Is the program available in an online format?
SOIS currently offers an ALA-accredited Masters program online with great success. The doctoral program will require that students complete a residency onsite. SOIS plans to explore the feasibility of offering an online PhD program once the efficacy of the online format has been assessed for the academic rigors associated with doctoral-level study. Selected courses relevant to the doctoral program may be offered in a hybrid or online format, but at present the degree cannot be completed online.
Can I take coursework outside of the School of Information Studies?
Yes, this is possible with the approval of your major professor and director of the program. In addition to a major area, students must pursue a minor area relevant to their research interests. Coursework for the minor area may be taken from other units at UWM. Coursework taken outside of SOIS must be appropriate and at the advanced graduate-level. Note that additional courses taken to make up deficiencies will not count toward the degree requirements.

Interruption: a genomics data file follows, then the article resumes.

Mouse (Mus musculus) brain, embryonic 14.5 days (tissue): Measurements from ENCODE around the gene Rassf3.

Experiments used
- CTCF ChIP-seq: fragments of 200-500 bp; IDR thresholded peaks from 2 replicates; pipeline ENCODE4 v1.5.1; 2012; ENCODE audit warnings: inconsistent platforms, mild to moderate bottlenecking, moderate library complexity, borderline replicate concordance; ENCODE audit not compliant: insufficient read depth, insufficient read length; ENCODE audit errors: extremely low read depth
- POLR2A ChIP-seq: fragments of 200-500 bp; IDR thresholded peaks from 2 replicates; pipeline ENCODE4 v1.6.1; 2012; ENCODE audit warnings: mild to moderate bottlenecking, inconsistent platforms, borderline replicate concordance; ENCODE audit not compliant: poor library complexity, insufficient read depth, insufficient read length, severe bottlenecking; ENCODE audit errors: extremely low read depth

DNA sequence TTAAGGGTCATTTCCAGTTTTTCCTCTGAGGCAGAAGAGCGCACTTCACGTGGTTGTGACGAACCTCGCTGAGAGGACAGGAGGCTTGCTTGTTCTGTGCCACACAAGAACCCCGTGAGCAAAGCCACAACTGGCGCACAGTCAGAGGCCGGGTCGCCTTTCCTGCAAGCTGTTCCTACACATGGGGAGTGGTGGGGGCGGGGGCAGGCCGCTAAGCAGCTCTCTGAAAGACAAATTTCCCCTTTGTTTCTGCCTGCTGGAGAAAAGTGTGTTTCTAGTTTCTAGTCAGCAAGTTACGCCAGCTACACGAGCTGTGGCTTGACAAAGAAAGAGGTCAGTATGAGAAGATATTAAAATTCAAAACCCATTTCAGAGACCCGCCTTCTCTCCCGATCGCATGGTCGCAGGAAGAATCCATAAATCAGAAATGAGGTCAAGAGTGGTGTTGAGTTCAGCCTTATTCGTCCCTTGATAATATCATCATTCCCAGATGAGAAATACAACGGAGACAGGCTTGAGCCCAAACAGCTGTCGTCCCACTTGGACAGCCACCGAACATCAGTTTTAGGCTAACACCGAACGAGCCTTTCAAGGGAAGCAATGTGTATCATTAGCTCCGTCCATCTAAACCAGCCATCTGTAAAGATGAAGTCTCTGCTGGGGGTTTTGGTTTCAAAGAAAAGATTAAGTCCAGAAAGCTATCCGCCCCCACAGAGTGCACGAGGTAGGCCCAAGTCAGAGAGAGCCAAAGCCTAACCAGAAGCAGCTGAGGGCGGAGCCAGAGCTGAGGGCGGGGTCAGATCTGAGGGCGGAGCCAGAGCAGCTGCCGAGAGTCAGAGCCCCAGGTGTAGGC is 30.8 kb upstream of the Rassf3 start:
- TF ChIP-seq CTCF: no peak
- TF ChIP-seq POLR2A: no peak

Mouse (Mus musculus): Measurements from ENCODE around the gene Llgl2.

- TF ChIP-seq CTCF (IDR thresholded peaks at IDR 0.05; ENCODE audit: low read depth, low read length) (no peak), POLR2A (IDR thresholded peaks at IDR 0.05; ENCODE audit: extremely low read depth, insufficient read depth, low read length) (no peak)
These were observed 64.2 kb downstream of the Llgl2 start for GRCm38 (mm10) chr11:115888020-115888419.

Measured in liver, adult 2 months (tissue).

How can I find out more information about the PhD program?
Additional information about the program appears on the SOIS and UWM Graduate School websites. For application materials, see the PhD Application page. For additional information regarding the program, please contact the SOIS graduate advisors, Sharon Lake (salake@uwm.edu) or Twyla McGhee (twyla@uwm.edu). Academic questions regarding the program may be addressed to the program director, Professor Iris Xie (hiris@uwm.edu).
What application materials are required?
Applicants must submit materials required for all applicants by the Graduate School (see Graduate School Admissions):